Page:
Even in his old age, Mikhail Kalashnikov still worries about the invention that defined his life. At a conference on the 60th anniversary of the weapon that he invented in 1947 -- the Avtomatni Kalashnikova (Automatic of Kalashnikov) or AK-47 -- the elderly weapons designer, who is still chief designer for the state controlled company that makes the guns, lamented that, "there are counterfeits all around the world now which are plainly not of the same quality as the Russian example."
The legendary Kalashnikov is a Russian export success story. The guns are used by 60 armies worldwide, account for up to 80 percent of all assault rifles and are known as the weapon of choice for terrorist groups and rebel movements. But the Izhmash Arms factory in the central Russian city of Izhevsk, where Kalashnikovs are manufactured, has long been concerned about forgeries.
According to Izhmash Arms' parent company, the Rosoboronexport State Corporation -- which has a monopoly on supplying Russian arms to the international market -- there are about eight countries in which dozens of business are making their own versions of the Kalashnikov. And they are doing this without passing on any licensing fees to the Russians.
And now it appears that the financial difficulties facing the weapons manufacturer have reached crisis point: its very existence is threatened. A businessman in Izhevsk has filed a motion to declare Izhmash Arms bankrupt because of outstanding debts of around 8 million rubles (around €180,000 or $265,000). The case has caused a sensation in Russia because for a long time the Russian armaments industry has been one of the only industries considered competitive on an international basis. And Izhmash, which was founded in 1807 by Russia's royals, is one of the largest firearms manufacturers in Russia.
However, arms exports have fallen dramatically over the past year, falling from around $10.8 billion (€7.4 billion) worth of weaponry in 2007 to a mere $3.5 billion (€2.4 billion) in 2008. According to Ruslan Pukhov, director of the Moscow-based Center for Analysis of Strategies and Technologies, every second Russian arms maker is now in danger of bankruptcy. In fact work at one of Izhmash's factories stopped recently due to lack of state orders for their product. "The companies have not had big orders for a long time," the newspaper Gazeta quoted various industry experts. "Izhmash Arms is no exception." A lot of the factories have asked for state aid during the financial crisis, but mostly their requests have been fruitless.
Kalashnikov Problems of its Own Making
As it is, the problems the Kalashnikov manufacturer faces are partially of its own making. During the Soviet era, licenses for the Kalashnikov were generously granted -- and this had less to do with a desire to make money from the licenses than political motivations. It was all about the use of the automatic rifle as a means of "freeing the people." After the end of the Warsaw Pact though, all the licenses to make the Russian-invented weapon had supposedly come to an end, according to Rosoboronexport. However, those earlier business partners simply continued to make the automatic weapons -- and at the same time, their production ate into the Russian exports.
Russia asked the United Nations for help in the fight against the forgeries. However the UN was not all that willing to help -- after all their peacekeeping forces operate in regions like the Congo, one of the main markets for these kinds of weapons.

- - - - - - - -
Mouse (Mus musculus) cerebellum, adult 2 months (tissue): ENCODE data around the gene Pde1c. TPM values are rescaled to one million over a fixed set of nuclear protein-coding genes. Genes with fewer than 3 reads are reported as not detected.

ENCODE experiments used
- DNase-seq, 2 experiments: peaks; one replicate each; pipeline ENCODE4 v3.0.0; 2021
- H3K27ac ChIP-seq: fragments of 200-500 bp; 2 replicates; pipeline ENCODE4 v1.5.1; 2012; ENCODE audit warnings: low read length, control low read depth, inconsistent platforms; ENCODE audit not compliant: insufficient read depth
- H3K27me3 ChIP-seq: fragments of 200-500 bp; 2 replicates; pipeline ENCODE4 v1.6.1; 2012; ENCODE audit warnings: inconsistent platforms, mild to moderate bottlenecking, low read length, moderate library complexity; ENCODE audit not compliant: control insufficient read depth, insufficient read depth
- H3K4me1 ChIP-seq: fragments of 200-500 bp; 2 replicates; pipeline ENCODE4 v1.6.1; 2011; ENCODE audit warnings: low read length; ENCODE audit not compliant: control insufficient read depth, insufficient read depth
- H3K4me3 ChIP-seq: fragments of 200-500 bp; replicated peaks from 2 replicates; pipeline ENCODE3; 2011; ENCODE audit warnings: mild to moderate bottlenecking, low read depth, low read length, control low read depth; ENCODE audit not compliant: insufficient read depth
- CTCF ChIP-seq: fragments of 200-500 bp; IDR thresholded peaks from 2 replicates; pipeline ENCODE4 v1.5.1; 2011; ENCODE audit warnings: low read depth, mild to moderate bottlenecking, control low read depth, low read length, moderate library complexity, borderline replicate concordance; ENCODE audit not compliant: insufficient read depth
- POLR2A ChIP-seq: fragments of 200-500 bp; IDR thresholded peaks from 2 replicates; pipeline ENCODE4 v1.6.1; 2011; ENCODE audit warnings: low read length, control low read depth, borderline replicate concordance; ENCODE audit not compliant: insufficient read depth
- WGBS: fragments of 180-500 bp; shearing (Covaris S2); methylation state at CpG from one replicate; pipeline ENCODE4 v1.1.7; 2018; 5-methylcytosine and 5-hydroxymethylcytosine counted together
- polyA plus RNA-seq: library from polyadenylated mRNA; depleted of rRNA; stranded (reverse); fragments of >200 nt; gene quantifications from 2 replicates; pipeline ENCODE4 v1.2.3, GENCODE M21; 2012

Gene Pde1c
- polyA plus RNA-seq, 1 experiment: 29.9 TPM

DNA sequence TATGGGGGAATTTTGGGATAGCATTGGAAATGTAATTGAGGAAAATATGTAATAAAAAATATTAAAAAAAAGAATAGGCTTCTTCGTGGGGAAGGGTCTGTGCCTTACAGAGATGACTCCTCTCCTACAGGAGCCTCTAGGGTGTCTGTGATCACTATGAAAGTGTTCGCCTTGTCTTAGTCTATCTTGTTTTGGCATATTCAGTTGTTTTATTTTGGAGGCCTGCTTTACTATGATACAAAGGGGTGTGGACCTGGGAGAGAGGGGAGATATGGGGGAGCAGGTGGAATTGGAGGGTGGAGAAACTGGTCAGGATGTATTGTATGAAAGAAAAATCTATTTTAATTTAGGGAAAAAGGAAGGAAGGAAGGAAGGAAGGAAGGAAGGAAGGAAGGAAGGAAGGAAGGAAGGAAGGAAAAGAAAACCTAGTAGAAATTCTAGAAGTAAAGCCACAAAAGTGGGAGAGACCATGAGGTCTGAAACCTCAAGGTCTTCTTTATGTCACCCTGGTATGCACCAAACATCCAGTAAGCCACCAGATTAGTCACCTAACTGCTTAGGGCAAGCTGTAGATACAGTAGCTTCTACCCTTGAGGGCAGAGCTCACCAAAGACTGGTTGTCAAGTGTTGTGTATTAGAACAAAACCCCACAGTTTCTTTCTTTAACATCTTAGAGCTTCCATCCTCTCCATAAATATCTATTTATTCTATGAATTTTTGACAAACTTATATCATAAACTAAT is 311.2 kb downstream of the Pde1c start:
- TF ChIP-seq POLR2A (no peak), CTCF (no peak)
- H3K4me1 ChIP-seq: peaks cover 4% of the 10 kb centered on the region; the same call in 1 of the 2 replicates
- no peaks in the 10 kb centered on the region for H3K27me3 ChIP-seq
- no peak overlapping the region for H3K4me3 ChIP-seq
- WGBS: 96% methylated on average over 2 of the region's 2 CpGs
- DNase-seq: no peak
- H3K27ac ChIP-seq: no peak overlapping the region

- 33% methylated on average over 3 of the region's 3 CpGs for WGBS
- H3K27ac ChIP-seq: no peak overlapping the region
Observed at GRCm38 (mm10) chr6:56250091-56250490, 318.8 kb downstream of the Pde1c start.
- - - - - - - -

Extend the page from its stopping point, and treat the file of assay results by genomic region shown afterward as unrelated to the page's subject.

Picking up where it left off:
It is still unclear how much economic danger Izhmash Arms is really in. After the bankruptcy charges, the firm itself declared that its order books were full. Furthermore, it said that the company that was demanding the money, Gremikha, and which had filed the bankruptcy order had "no relationship" with the factory at all. The relatively unknown Gremikha company said it had filed the order because of a "chain of debts." But this has cast doubt on the whole proceeding.
Ultra-Nationalist With Dubious Reputation Behind Bankruptcy
Additionally the proprietor of Gremikha also happens to be a local political figure with a dubious reputation. According to the central Russian election commission, the business belongs to Andrei Markin, the regional head of the Liberal Democratic Party of Russia (LDPR). The LDPR is led by Vladimir Zhirinovsky and is generally considered to be ultranationalist in nature. Markin has been regional head of the LDPR since 2007. At the time that he took up the post, opponents within his own party said that he was active in criminal circles under the name "Markel." The businessman-politician denied this.
However, the LDPR does seem to like to award administrative and other contracts to business people with dodgy reputations and criminal histories. In 2007 Andrei Lugovoy was the LDPR's candidate for the State Duma, Russia's lower house of parliament. Lugovoy is wanted by the British police and Scotland Yard, in connection with the murder of Alexander Litvinenko. Litvinenko was a former officer of the Russian secret service-turned-dissident who was living in London when, in 2006, he was lethally poisoned with a radioactive substance, polonium-210.
When contacted by SPIEGEL Online, Markin's office would only say that, in the case against Izhmash Arms, they were being led "by legal guidelines." According to the Svoje Delo newspaper, Markin had said he didn't want the situation to get as far as bankruptcy and that he was just hoping the Kalashnikov manufacturer would be able to settles its debts as soon as possible.